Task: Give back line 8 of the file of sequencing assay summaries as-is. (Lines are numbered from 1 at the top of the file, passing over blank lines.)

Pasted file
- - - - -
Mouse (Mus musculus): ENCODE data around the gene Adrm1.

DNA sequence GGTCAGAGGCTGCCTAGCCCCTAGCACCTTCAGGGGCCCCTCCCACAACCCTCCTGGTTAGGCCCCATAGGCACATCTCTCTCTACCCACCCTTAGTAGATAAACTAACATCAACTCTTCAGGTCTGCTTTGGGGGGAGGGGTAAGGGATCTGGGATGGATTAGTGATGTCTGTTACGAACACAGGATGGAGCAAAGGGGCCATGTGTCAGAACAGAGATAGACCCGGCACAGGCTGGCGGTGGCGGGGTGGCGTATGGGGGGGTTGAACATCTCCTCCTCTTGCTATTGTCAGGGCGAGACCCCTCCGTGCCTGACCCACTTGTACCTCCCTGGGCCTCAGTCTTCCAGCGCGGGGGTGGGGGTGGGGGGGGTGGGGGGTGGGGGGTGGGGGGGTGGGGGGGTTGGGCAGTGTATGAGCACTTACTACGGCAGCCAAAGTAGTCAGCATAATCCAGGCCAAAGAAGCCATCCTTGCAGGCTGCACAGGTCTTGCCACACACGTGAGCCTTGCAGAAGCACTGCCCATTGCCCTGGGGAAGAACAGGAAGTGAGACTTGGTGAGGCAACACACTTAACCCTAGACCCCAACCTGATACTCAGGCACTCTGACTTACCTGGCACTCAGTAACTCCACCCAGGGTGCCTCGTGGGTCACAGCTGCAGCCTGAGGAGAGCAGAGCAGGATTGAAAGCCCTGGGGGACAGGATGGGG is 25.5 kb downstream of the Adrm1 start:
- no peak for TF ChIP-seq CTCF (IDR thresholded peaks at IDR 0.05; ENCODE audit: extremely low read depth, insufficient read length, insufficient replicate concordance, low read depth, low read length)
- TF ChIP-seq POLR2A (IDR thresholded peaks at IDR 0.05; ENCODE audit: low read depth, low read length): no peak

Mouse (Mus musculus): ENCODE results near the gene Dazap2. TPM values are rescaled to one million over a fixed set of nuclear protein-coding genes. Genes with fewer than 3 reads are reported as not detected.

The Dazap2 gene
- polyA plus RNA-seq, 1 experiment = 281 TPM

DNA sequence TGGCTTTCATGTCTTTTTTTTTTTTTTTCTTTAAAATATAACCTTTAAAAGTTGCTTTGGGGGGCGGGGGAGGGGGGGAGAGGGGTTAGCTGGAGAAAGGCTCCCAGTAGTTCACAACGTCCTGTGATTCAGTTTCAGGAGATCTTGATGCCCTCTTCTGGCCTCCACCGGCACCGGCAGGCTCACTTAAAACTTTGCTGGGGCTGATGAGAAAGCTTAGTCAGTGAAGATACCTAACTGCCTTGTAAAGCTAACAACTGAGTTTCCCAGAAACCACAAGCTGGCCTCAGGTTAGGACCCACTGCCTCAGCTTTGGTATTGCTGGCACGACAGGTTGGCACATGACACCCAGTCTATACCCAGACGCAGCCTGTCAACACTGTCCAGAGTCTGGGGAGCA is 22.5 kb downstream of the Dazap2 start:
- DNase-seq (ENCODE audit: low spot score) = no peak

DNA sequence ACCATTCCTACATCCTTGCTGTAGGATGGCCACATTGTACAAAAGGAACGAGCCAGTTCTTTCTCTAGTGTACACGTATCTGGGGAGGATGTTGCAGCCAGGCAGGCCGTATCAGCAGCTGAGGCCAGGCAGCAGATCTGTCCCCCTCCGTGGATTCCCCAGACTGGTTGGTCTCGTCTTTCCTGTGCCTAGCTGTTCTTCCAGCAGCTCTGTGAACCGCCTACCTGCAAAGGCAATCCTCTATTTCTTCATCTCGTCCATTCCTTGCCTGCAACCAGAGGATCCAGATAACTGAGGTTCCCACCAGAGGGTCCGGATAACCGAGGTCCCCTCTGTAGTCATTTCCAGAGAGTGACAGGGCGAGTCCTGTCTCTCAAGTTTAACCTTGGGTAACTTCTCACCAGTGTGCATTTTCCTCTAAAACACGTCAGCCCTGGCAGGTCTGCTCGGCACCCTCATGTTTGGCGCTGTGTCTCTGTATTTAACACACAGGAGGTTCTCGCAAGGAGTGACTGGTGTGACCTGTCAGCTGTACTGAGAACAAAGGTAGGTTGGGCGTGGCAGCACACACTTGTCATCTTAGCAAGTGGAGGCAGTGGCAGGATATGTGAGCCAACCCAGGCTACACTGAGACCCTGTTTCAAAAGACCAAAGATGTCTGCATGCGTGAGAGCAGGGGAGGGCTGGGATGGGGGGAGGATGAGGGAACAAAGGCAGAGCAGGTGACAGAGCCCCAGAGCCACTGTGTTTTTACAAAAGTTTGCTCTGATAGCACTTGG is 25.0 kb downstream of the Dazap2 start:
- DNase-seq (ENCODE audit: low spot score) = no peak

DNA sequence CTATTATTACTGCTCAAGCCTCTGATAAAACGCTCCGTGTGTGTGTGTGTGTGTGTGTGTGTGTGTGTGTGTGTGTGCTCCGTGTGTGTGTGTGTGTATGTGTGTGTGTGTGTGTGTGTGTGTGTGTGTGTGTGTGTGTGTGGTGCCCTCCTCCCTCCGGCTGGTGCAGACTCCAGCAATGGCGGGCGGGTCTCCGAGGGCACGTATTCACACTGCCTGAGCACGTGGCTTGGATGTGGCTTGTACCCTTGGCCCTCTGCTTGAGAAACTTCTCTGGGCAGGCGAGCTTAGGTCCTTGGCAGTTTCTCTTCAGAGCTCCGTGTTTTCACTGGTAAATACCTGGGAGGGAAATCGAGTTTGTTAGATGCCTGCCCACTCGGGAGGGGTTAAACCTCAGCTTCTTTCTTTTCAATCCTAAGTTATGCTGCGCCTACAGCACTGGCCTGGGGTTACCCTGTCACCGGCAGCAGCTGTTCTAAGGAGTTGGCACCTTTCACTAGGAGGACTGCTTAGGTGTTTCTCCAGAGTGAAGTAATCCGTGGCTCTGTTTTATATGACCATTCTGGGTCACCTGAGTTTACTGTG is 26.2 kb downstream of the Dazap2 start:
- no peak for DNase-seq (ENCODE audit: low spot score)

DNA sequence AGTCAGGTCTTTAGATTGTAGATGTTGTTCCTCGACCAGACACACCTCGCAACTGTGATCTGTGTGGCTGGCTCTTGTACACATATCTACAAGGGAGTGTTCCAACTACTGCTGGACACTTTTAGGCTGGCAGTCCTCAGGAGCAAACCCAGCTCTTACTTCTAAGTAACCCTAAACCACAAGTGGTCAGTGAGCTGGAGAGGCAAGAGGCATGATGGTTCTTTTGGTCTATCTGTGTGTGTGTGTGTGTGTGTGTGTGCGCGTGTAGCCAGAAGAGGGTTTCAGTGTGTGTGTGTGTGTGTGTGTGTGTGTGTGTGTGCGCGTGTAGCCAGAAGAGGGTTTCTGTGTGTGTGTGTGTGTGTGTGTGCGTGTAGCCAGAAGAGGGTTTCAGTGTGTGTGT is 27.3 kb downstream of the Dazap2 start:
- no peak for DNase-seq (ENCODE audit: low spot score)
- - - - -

DNA sequence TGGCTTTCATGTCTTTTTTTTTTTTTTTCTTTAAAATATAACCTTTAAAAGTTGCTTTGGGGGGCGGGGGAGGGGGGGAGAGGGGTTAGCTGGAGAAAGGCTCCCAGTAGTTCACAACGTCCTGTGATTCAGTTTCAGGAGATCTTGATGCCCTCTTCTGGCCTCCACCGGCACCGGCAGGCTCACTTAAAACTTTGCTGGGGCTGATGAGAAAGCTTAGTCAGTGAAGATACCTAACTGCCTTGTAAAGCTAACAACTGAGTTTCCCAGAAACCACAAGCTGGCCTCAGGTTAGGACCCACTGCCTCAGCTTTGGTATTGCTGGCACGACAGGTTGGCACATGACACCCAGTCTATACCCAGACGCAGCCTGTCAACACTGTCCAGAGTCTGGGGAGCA is 22.5 kb downstream of the Dazap2 start: